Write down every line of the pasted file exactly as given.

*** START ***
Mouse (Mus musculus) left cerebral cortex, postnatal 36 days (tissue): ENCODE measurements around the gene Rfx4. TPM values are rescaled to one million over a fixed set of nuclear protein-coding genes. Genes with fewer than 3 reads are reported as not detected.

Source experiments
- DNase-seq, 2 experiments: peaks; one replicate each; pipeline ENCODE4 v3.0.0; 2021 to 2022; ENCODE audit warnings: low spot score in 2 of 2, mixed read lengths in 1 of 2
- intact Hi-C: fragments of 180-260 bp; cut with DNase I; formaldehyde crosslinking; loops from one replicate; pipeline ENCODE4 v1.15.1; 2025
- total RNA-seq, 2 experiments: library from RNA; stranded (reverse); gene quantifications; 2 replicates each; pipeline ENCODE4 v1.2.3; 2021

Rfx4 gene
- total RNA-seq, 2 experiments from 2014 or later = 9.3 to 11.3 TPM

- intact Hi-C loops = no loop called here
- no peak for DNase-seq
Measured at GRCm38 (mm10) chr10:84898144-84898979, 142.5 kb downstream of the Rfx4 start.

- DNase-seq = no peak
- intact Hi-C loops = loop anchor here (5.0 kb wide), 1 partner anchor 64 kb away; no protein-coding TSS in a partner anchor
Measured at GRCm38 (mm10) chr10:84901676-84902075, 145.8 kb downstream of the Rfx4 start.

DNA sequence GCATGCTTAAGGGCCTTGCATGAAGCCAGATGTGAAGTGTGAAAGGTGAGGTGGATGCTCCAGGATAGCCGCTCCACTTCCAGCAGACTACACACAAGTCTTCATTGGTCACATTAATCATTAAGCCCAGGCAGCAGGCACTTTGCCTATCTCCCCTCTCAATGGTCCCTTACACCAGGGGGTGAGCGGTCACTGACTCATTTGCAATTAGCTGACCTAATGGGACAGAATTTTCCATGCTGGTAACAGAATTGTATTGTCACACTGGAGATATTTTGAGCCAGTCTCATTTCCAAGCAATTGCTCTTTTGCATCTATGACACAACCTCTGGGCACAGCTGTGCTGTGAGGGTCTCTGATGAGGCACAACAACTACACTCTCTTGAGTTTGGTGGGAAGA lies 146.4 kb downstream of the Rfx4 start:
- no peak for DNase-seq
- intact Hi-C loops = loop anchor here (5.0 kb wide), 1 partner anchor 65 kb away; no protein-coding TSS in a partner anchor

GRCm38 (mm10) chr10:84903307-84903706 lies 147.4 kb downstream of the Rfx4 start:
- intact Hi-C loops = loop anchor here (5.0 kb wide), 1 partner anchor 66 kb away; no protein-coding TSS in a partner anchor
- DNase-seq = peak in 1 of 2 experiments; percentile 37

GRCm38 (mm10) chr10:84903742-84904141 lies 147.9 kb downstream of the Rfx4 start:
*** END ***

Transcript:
Mouse (Mus musculus) left cerebral cortex, postnatal 36 days (tissue): ENCODE measurements around the gene Rfx4. TPM values are rescaled to one million over a fixed set of nuclear protein-coding genes. Genes with fewer than 3 reads are reported as not detected.

Source experiments
- DNase-seq, 2 experiments: peaks; one replicate each; pipeline ENCODE4 v3.0.0; 2021 to 2022; ENCODE audit warnings: low spot score in 2 of 2, mixed read lengths in 1 of 2
- intact Hi-C: fragments of 180-260 bp; cut with DNase I; formaldehyde crosslinking; loops from one replicate; pipeline ENCODE4 v1.15.1; 2025
- total RNA-seq, 2 experiments: library from RNA; stranded (reverse); gene quantifications; 2 replicates each; pipeline ENCODE4 v1.2.3; 2021

Rfx4 gene
- total RNA-seq, 2 experiments from 2014 or later = 9.3 to 11.3 TPM

- intact Hi-C loops = no loop called here
- no peak for DNase-seq
Measured at GRCm38 (mm10) chr10:84898144-84898979, 142.5 kb downstream of the Rfx4 start.

- DNase-seq = no peak
- intact Hi-C loops = loop anchor here (5.0 kb wide), 1 partner anchor 64 kb away; no protein-coding TSS in a partner anchor
Measured at GRCm38 (mm10) chr10:84901676-84902075, 145.8 kb downstream of the Rfx4 start.

DNA sequence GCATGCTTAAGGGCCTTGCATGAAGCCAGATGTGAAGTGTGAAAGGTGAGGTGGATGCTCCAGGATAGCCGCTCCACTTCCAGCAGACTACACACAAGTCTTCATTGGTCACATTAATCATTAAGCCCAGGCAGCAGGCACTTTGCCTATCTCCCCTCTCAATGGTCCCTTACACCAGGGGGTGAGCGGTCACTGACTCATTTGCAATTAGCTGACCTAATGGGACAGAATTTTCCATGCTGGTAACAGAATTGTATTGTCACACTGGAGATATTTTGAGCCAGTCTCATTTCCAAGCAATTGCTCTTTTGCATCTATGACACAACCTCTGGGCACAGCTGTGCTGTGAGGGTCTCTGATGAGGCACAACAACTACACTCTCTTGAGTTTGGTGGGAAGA lies 146.4 kb downstream of the Rfx4 start:
- no peak for DNase-seq
- intact Hi-C loops = loop anchor here (5.0 kb wide), 1 partner anchor 65 kb away; no protein-coding TSS in a partner anchor

GRCm38 (mm10) chr10:84903307-84903706 lies 147.4 kb downstream of the Rfx4 start:
- intact Hi-C loops = loop anchor here (5.0 kb wide), 1 partner anchor 66 kb away; no protein-coding TSS in a partner anchor
- DNase-seq = peak in 1 of 2 experiments; percentile 37

GRCm38 (mm10) chr10:84903742-84904141 lies 147.9 kb downstream of the Rfx4 start: